After many years of decline, 2017 marks a return to form for active fund sales in the US.
Over the first eight months of the year, the funds we track in the 40 Act market have experienced inflows of $72.7 billion. Although this figure is not on the same scale as the figure for passive products, it nonetheless gives asset managers reason to cheer, particularly combined with asset-price increases in the year to date.
Active funds with the biggest inflows
Fixed income dominates the top 10 most popular sectors, occupying all six of the top spots. Core Bond funds have taken the lion’s share, with estimated net flows of $26.4 billion. This has been led by Fidelity’s Investment Grade Bond fund, which has nearly doubled in size from $24 billion at the start of the year to $39 billion today, having gained $14.6 billion.
Next up is Multi-Sector Income, which is up $25.7 billion, with almost all of that coming from Pimco’s new golden goose, Daniel Ivascyn and Alfred Murata’s Income fund, which has drawn an astonishing $21.1 billion year to date.
When combined with the news that last month the Pimco Total Return fund had its first positive month since the departure of Bill Gross in September 2014, things certainly look rosy at the Newport Beach-based behemoth.
These flows put Pimco fourth in the active manager league table, just edged out of the top three by Gross’s new home, Janus Capital, with estimated net inflows of $15.4 billion and $15.8 billion respectively. However, these are dwarfed by the flows going into active funds at Fidelity ($33 billion) and Vanguard ($48.4 billion).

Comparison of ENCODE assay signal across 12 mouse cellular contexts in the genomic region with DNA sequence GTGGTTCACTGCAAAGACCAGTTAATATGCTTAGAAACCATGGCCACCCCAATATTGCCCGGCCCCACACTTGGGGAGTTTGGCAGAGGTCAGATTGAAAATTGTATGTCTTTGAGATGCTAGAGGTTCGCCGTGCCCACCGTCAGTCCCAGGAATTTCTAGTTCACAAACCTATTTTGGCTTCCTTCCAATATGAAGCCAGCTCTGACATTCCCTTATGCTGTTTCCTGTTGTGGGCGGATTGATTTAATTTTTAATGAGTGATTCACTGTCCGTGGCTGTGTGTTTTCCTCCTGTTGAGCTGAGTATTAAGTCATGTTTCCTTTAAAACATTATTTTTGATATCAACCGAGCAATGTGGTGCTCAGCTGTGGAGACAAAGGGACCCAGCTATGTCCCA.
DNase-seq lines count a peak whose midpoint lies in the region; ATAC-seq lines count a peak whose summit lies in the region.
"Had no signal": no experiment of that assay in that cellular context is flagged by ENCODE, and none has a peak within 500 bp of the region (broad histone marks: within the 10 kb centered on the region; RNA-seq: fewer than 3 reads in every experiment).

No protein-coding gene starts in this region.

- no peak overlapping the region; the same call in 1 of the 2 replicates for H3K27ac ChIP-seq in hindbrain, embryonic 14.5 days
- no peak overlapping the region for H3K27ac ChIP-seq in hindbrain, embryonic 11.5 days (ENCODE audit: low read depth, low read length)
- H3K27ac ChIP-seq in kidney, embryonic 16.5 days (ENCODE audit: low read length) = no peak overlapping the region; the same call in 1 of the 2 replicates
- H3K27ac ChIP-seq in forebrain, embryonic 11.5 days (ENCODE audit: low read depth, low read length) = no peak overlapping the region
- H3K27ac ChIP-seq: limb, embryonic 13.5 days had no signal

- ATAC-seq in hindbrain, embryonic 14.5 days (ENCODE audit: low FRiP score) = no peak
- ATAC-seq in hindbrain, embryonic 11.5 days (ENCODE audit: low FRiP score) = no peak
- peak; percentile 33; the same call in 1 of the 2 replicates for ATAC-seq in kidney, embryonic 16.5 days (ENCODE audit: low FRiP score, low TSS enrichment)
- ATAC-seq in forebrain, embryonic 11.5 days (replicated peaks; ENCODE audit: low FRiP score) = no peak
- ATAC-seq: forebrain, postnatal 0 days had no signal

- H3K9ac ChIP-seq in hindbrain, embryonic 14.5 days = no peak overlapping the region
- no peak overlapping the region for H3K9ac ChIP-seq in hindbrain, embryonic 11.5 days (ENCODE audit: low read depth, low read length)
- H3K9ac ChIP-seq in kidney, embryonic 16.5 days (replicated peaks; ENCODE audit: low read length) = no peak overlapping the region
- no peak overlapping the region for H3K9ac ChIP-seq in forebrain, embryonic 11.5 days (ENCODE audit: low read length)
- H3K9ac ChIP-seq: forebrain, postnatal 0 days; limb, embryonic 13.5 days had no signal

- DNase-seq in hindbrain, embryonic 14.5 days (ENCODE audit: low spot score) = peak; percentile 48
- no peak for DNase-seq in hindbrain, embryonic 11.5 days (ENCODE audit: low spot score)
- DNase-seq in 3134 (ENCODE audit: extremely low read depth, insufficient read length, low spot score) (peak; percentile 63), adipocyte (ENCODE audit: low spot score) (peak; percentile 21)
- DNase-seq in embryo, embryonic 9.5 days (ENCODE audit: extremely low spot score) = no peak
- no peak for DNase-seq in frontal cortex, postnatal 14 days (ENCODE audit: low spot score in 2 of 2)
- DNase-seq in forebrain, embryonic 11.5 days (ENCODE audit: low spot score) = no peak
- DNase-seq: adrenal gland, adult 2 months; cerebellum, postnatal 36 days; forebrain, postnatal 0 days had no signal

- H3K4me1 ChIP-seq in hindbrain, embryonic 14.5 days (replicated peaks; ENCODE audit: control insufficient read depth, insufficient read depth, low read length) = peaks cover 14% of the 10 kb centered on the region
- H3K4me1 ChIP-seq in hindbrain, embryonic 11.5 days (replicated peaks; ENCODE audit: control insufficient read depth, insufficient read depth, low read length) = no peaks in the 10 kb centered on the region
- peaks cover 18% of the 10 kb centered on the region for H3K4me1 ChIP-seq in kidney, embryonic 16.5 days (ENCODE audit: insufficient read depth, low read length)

One of the surprises from this data set is that pure technology funds have not been claiming much cash despite their high returns, with combined flows into US Science/Technology and Global Science & Technology funds over the period standing at just $1 billion. It would appear that given big tech's dominance of the broad market, investors believe they are already exposed enough to this sector. There are some winners in this category though, with the Fidelity Select Technology and T. Rowe Price’s Global Technology funds both boasting $1 billion of inflows.
Emerging Markets also misses out on a top 10 berth with inflows of $5.8 billion year to date. In this sector, Citywire + rated Liu-Er Chen’s Delaware Emerging Markets fund has taken in the most money at $1.4 billion, with 97th percentile risk-adjusted returns over the past year.
Sector successes and failures
Source (all tables): Citywire Discovery/ Lipper. All data is estimated, taken on September 11 2017, with only those funds run by Citywire-tracked managers contributing